Tuesday, April 27, 2010

Brought to you by the letter...

Today's letter is brought to you by the letter: A.
Drescher Grotesk BT, lowercase A, light.

I'm using Drescher Grotesk BT as my personal branding typeface. And when looking through a bunch of type families, the little, lowercase 'a' was one of the letters in Drescher Grotesk BT that really stood out to me. I liked that it didn't have a head (the line that sometimes appears over a lowercase 'a'), I thought that made it feel a little more modern. I was worried that the bowl was overly large, like the quite distinct lowercase 'a' of Futura. I can see Futura's 'a' coming from a mile away. But really, when put into context, Drescher Grotesk's 'a' is appropriately rounded. It wasn't until I blew it up to 350pt for this post that I saw it wasn't perfectly rounded at all!

In fact, this 'a' looks quite like a closed off Omega symbol. Where the bowl meets the stem is quite angular and feels very Russian constructionist. I really enjoy this because it feels as though Drescher Grotesk's lowercase 'a' is both the beginning and the end.

Courtesy of identifont.com, wikipedia.com

Design Foundry: VEB Typoart (original), Bitstream (digital)
Designer: Arno Drescher, Nicolai Gogoli
Date: 1930, 1999-2001
Classification: Geometric Sans-Serif

Nicolai Gogoli revived Drescher's popular typeface Super Grotesk (?) in 1999 (?) as Drescher's Grotesk and received the Kurt Christians Award. (I can find no information about this KC Award online, other than that Gogoli won it in 1999. Anyone ever heard of it / know what it is?) Drescher Grotesk has seven weights (but no italics) including a small size with wider kerning/leading. It also has the right angle brackets that aren't square brackets: [ ] (and they're still different from these smaller <> angle brackets.)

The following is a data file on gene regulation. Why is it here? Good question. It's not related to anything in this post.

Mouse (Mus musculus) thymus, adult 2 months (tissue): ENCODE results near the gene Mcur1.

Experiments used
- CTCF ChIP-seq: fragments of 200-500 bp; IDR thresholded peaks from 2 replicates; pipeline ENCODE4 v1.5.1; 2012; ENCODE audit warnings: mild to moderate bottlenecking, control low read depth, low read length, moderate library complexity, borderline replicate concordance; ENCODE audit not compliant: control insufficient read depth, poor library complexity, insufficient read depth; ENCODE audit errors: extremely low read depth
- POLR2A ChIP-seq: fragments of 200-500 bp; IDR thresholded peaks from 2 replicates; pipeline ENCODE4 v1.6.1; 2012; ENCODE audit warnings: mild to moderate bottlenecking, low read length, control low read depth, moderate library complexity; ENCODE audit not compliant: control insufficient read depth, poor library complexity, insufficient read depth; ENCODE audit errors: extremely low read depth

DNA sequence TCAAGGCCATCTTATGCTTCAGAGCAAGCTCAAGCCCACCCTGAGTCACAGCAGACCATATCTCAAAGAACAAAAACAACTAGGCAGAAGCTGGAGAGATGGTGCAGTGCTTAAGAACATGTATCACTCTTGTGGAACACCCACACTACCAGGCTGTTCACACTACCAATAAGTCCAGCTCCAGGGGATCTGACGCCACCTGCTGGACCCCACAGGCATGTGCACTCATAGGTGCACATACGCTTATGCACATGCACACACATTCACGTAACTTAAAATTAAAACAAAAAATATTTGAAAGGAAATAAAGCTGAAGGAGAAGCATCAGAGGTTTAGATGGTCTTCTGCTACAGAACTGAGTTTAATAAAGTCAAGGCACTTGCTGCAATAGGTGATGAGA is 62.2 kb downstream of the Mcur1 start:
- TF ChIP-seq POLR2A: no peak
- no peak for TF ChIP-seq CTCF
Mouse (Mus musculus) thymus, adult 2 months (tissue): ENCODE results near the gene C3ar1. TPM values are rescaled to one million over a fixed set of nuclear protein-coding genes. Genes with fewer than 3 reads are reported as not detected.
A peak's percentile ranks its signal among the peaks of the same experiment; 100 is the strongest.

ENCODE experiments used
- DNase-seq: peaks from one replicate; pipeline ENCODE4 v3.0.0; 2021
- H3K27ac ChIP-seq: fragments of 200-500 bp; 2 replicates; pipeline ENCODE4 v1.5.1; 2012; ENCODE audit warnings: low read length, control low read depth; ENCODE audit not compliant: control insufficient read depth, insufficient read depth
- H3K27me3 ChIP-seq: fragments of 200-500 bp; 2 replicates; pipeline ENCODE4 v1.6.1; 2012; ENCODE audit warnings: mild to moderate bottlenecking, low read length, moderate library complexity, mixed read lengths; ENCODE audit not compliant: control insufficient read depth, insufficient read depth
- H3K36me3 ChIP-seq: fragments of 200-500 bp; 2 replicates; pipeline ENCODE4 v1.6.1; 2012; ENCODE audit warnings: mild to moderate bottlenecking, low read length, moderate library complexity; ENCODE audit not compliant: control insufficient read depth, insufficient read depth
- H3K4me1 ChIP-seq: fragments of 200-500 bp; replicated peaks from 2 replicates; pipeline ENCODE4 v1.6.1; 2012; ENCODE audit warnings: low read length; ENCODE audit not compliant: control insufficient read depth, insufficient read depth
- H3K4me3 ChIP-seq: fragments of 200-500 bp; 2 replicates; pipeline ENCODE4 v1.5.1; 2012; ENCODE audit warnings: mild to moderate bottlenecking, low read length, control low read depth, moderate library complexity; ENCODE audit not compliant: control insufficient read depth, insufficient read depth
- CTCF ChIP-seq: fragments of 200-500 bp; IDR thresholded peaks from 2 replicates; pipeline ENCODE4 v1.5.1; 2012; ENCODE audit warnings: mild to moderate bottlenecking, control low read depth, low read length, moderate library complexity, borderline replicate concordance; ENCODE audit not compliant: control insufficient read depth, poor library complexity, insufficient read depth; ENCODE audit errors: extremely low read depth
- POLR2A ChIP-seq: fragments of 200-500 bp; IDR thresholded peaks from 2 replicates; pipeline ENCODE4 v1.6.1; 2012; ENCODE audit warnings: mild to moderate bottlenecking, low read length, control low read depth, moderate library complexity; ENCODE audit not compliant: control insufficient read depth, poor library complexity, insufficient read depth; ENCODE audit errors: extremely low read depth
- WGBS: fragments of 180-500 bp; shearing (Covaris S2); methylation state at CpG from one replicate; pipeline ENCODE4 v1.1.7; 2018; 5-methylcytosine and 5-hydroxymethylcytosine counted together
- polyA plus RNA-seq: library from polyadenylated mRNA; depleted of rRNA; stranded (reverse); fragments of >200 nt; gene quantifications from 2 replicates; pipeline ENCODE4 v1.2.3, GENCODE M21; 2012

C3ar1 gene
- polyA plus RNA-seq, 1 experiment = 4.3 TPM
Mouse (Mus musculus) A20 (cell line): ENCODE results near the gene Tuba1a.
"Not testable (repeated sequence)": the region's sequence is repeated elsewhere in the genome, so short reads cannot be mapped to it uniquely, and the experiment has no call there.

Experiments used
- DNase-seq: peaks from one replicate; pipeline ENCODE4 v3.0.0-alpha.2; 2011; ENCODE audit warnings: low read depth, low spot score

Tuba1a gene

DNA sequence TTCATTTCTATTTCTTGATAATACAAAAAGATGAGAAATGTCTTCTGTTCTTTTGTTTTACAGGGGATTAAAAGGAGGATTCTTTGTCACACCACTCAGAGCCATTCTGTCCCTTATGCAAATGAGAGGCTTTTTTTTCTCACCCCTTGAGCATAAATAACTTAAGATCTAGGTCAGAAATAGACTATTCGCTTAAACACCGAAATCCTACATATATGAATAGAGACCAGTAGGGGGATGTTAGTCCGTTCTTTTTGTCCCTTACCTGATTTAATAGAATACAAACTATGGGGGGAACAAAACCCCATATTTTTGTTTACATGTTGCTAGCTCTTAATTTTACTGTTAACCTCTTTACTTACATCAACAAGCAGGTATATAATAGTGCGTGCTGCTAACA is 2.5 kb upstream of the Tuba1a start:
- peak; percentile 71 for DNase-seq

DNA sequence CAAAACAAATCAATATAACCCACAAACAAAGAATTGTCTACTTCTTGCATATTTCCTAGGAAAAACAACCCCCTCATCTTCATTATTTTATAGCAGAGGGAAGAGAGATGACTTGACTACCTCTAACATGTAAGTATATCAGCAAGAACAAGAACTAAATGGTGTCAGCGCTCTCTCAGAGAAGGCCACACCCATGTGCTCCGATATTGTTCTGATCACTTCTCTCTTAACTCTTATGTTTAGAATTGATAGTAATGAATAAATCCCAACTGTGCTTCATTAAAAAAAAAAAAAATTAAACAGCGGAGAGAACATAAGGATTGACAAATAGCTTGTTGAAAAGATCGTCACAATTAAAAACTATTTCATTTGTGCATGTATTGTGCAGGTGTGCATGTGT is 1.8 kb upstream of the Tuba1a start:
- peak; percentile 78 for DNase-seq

Drescher's original typeface, Super Grotesk (?) had immense popularity in East Germany (where it was designed) as a replacement for Futura. (No wonder the big bowled 'a's are so similar!). My history is rough at best (please feel free to set me straight): VEB Typoart was the only type foundry in East Germany (under Soviet control). It was state-owned and opened in 1948 in Dresden, three years after the controversial Dresden bombings by the U.S and England. Typoart's mission was "to create typefaces for Eastern Germany and other Eastern Bloc countries. It was frequently ordered to plagiarize Western typefaces that Zentrag could not afford to license."


Sam Ricks said...

Hi Heather,

Beautiful typeface. I actually hadn't ever heard of it, but I want to check it out now.

As for your history...there was no division between East and West Germany until after WWII. The Soviets didn't take charge until they reached Berlin in 1945.

h. van de mark said...

thank you for the history check. i tried looking it up on wikipedia, but there was such a vast amount of content that i found myself getting caught up in something else, that everything just got jumbled in my head.